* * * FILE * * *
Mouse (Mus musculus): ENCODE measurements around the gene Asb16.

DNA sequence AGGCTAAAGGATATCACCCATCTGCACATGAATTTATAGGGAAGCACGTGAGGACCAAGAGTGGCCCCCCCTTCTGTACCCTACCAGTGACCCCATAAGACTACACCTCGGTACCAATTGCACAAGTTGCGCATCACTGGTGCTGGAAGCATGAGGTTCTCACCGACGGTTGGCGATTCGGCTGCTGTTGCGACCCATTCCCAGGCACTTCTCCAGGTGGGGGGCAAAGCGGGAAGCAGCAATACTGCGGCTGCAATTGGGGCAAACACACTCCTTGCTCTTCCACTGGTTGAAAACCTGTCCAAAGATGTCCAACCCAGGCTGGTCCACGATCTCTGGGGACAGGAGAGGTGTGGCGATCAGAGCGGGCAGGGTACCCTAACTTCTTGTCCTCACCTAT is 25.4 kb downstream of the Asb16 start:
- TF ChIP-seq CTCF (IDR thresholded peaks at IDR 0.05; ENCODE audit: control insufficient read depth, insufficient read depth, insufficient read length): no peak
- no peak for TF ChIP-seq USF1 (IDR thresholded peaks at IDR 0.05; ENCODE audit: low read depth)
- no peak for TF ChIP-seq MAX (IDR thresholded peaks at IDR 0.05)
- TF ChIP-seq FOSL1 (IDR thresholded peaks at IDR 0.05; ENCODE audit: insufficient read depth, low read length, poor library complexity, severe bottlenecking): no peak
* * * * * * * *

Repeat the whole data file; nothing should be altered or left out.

Mouse (Mus musculus): ENCODE measurements around the gene Asb16.

DNA sequence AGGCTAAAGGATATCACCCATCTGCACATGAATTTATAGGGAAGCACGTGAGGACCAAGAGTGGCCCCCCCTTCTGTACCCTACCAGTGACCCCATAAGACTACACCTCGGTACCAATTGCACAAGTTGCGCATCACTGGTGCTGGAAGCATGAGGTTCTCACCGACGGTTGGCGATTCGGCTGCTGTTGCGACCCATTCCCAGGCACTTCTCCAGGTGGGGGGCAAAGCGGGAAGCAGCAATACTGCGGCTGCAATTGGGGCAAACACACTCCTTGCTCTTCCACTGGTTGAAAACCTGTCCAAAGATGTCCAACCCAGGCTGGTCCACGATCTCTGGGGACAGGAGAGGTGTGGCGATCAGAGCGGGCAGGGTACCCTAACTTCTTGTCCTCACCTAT is 25.4 kb downstream of the Asb16 start:
- TF ChIP-seq CTCF (IDR thresholded peaks at IDR 0.05; ENCODE audit: control insufficient read depth, insufficient read depth, insufficient read length): no peak
- no peak for TF ChIP-seq USF1 (IDR thresholded peaks at IDR 0.05; ENCODE audit: low read depth)
- no peak for TF ChIP-seq MAX (IDR thresholded peaks at IDR 0.05)
- TF ChIP-seq FOSL1 (IDR thresholded peaks at IDR 0.05; ENCODE audit: insufficient read depth, low read length, poor library complexity, severe bottlenecking): no peak